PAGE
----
In December, Congress passed a bill that grants certain GM and Chrysler dealerships and former dealerships the right to demand binding arbitration with GM or Chrysler to determine whether that manufacturer must be required to restore the dealership to the manufacturer’s dealer network. The bill was signed by President Obama and became effective on December 16, 2009.
Bruce Bennett, Director of Government Relations for Pathman Lewis has been involved in the dealer termination issue and the efforts to enact dealer favorable legislation from the beginning. Through Bruce’s efforts he was instrumental in getting the Florida Congressional Delegation to support the terminated dealers with a legislative solution.
A few important points that dealers should be aware of:
Dealerships covered by the law will receive a “summary” from their manufacturer/former manufacturer of their rights under the law and the specific criteria pursuant to which that dealership was terminated, not renewed, or “wound-down” by January 15, 2010.
By January 25, 2010, covered dealerships that wish to seek binding arbitration with GM or Chrysler must make the election to do so. Dealerships do not have to wait to receive the summary and can elect arbitration at any time prior to January 25, 2010.
Dealerships that elect arbitration must pay their own fees, expenses, and costs associated with the arbitration, as well as ½ of the shared costs of the arbitration.
The arbitration will be held in the state where the dealership is located, although the parties can agree to conduct the arbitration electronically or over the telephone.
Any arbitration must be completed by June 14, 2010, unless the arbitrator decides to extend the arbitration to July 14, 2010.
The arbitrator will decide whether the dealership should be continued or reinstated based on a balancing of the economic interests of the dealership, the manufacturer, and the public at large.
In conducting this balancing, the arbitrator will consider, among other things, the following seven factors:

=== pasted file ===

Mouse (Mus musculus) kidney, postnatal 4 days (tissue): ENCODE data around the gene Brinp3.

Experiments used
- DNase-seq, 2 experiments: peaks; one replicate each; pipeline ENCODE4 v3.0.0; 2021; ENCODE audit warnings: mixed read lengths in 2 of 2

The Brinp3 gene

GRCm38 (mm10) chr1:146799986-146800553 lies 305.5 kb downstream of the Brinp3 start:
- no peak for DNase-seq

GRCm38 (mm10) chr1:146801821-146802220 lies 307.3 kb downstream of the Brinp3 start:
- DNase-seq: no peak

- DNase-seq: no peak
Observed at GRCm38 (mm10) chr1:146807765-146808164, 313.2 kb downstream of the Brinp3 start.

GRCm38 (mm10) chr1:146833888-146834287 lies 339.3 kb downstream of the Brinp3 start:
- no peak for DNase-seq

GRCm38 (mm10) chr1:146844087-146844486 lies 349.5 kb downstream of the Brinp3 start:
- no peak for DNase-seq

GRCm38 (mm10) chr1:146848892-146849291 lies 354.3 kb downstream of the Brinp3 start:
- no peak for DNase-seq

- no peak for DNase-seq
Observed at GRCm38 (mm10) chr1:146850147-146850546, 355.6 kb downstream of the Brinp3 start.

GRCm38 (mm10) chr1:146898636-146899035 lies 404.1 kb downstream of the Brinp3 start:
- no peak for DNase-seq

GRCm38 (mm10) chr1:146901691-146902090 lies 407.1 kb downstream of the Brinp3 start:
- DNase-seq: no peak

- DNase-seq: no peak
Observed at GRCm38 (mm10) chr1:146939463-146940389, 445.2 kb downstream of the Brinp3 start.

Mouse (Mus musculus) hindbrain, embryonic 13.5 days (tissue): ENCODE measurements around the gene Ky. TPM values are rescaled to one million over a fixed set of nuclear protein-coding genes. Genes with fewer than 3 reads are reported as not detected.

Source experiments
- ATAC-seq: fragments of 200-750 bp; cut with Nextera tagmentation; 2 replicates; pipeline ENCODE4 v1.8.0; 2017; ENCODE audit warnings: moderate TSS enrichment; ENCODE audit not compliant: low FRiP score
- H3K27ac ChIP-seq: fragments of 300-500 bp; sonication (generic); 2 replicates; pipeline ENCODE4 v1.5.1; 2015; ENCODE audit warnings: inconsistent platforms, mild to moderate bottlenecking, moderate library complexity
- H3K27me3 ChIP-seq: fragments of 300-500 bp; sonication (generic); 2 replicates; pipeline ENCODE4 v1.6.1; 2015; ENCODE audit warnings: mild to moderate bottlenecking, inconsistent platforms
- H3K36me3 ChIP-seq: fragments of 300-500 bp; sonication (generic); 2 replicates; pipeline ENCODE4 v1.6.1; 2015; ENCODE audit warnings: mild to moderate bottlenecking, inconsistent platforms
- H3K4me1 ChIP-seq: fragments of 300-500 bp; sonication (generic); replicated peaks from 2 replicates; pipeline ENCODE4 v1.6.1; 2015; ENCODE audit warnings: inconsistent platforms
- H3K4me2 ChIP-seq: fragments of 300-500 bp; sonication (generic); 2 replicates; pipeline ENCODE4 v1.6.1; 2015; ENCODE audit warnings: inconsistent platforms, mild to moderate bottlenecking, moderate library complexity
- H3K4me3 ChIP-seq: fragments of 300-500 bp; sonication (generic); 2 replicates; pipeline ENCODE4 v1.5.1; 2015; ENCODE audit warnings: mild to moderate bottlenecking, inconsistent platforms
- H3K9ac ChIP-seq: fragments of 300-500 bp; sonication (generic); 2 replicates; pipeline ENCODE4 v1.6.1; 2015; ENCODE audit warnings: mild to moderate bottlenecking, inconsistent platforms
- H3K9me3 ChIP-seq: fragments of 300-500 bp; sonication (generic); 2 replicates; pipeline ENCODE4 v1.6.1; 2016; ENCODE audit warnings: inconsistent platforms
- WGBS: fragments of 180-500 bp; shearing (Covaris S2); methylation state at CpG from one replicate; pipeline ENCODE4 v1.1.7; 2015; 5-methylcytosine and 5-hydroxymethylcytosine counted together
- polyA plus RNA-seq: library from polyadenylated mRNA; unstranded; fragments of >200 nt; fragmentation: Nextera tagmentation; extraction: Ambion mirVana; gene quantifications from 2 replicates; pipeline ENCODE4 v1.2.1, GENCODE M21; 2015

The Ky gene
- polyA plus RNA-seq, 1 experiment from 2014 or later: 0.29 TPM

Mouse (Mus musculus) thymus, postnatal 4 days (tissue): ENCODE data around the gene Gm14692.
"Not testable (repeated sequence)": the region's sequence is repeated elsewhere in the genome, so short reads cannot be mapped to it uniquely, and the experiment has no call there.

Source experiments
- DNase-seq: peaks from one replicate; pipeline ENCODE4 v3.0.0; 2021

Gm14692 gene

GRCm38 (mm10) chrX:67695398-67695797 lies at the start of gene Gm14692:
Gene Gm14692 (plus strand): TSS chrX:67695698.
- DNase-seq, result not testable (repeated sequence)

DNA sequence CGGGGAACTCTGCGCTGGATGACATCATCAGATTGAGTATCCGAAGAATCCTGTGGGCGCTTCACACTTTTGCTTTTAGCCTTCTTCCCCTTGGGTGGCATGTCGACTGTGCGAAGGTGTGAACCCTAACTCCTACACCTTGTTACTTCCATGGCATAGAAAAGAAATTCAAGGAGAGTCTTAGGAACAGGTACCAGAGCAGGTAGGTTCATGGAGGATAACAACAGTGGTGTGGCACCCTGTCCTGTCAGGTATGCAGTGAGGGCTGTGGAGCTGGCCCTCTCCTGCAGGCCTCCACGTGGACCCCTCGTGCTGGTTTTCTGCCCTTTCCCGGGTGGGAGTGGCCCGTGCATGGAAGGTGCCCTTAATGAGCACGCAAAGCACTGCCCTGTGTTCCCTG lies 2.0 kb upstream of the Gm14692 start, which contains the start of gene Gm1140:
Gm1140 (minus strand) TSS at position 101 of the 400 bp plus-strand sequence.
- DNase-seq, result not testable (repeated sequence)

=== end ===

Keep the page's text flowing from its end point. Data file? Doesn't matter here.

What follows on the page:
· the dealership’s profitability in 2006, 2007, 2008, and 2009;
· the manufacturer’s overall business plan;
· the dealership’s current economic viability;
· the dealership’s satisfaction of the performance objectives established by its franchise agreement;
· the demographic and geographic characteristics of the dealership’s market territory;
· the dealership’s performance in relation to the criteria used by its manufacturer to terminate, not renew, not assume or not assign the dealership’s franchise agreement; and
· the length of experience of the dealership.
While the new law does not allow the arbitrator to order the awarding of damages, it permits a dealership and its manufacturer/former manufacturer to reach a voluntary, negotiated settlement of the dealerships claims – including one that includes compensation – in lieu of arbitration.
At the arbitration, the dealership and the manufacturer may present any information that is relevant to the question above.
No provision of the new federal law preempts state franchise laws.
We recognize that there likely will be many other questions regarding the arbitration process established by the new law. Every dealer’s situation is unique; dealers should work with the experienced attorneys at Pathman Lewis to examine in detail whether and how to pursue the rights granted by the new law.
Because of the time constraints in the law it is important that dealers act now.
If you, or any dealer you may know, has been impacted by the actions of GM and/or Chrysler contact Pathman Lewis for a more comprehensive summary or to discuss your options under the law.
Wayne M. Pathman
Lewis D. Kuhl
Pathman Lewis, LLP
One Biscayne Tower
2 South Biscayne Blvd.
Miami, Florida 33131
Telephone (305) 379-2425
Facsimile (305) 379-2420
Toll Free (888) 379-3459
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